Asher, Commonwealth Ombudsman, Australia
Business Standard, April 21, 2011
'The idea is
to make public servants serve the public'
While India debates
whether the country needs a civil society-driven ombudsman to
bring in transparency in government affairs through its draft
Lokpal Bill, it has been a reality in Australia for 35 years now,
says Allan Asher, the country’s Commonwealth (the term for their
Australia defines the
ombudsman as an official, usually (but not always) appointed by
the government or parliament, charged with representing the
interests of the public by investigating and addressing complaints
reported by citizens. In an interview on the sidelines of a
two-day workshop organised by civil society organisation CUTS
International, he speaks to Joe C Mathew on the importance and the
role of the institution he heads. Edited excerpts:
Which areas are
covered by the Australian Ombudsman?
actions, whether by police or government arms, come under our
purview. We ensure administrative action is fair, just and
transparent. Once that begins to happen, citizens will have
greater confidence in the government and its administrative
services. Australia is having it for the past 35 years and it is
responsible for making public servants “service” the public. It is
a simple notion and a really important link between the public and
How does it
approximately 35,000 complaints a year. Complaints about the tax
office, over the benefits from welfare agencies and a host of
other issues, including the ones relating to the defence forces.
We also look for holes in the laws and try to see where amendments
are needed. Right now, we are very busy looking at asylum issues.
Just today, we published a report that says government agencies
should be much more careful while dealing with aboriginal people.
Thus, the ombudsman covers all decisions where regulators fail to
take action. We recommend remedial solutions.
It has just an
We gather complaints,
analyse these and then go to the (concerned) agency and put those
complaints to them. We ask them what they are going to do about
it. We publish reports, too. We have the power to ask for all the
documents we need. We can call witnesses. Finally, if they are not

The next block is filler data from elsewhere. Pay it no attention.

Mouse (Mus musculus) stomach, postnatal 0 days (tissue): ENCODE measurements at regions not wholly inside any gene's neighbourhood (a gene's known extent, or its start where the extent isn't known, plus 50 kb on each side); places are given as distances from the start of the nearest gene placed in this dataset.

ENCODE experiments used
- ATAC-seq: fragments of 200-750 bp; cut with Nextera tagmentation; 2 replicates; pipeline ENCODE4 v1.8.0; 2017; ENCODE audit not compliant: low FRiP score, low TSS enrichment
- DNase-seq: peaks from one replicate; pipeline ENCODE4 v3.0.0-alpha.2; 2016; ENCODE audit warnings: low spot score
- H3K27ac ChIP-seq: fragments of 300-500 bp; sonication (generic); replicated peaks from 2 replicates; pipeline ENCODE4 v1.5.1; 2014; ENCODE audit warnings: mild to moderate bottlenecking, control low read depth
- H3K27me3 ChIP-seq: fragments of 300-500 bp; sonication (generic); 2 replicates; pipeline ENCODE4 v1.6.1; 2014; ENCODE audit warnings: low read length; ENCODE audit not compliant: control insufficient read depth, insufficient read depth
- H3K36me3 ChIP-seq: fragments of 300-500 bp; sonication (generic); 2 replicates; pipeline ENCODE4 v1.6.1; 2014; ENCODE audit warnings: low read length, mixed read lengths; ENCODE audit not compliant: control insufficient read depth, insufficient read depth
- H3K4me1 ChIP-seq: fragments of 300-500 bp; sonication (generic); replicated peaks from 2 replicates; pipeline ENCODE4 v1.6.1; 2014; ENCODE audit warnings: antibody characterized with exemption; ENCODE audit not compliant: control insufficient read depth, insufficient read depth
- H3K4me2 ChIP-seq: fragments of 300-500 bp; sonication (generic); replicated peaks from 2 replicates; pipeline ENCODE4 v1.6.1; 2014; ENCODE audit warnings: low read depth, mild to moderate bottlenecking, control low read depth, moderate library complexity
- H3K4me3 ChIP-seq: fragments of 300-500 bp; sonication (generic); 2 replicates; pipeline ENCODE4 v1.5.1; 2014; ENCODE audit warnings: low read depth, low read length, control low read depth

following our recommendations, we have the power to table our
report in Parliament. For instance, in telecom, there are certain
telephone numbers where people can register their complaints.
These are supposed to be free. But if it is toll-free from a land
line, it costs a fortune if called from a mobile. So, we have
written to the telecom authority that they need to fix that. Free
means free, otherwise it is unfair and punishing the caller.
Do you face
confrontation with other regulatory agencies?
Yes, we do. We
recently wrote to the police commissioner that they are using too
much force against citizens; they resisted, and so that is a
matter of confrontation. When we say the tax authorities are not
supposed to tax so much from citizens, it is another matter of
confrontation. However, we don’t seek confrontation, we seek
outcomes. Sectoral regulators often assume that what they do is in
public interest. It is not often true. It is the civil society
that should say whether the regulator’s decision is in their
interest or not.
What is the
mechanism for resolution if there is a confrontation?
We use the media, we
use Parliament, we convince them on the power of our argument. We
have no legal powers to force the result, but if you reach a
situation where you have to use legal measures, then you have
failed in the very concept of an ombudsman. We have no legal
powers to enforce any recommendation, but have legal powers to
collect information, to publish it.
Have you faced any
problem of enforcement?
don’t follow our recommendations, so in that case we have to go
for other ways of finding a solution.
For a smaller
country like Australia, perhaps this institution is effective. But
is it so for a large and diverse country like India?
It is even more
important for a big country than a small country. For India, it
changes the culture of civil service, which often ignores the
importance of individuals. You need the power, without litigation,
to change the views of the civil servants and to remind them why
they are there, to serve civil society and not the other way
round. Punishing civil servants for non-performance can be avoided
if we can make them do the job in the first place. There are 70
countries around the world that have introduced ombudsman schemes.
They are very cost-effective, close to the ground and swift. These
are the benefits the legal system doesn’t have. We still need the
legal system for a final appeal, but it’s better to solve most of
the cases in a faster manner.
We have a Lokpal
Bill which is being discussed for the formulation of a similar
system. You feel it is the right move?
Yes. By doing so, we
are giving voice to the voiceless, so that society functions
better. Such interventions ensure all the views are there in place
before any big decision is taken. Price, quality and, in places
like India, access: these are the three specific areas where we
can witness the change. Whether it is water, energy, food or stuff
like that, civil society intervention ensures access, while
regulatory monitoring may not.
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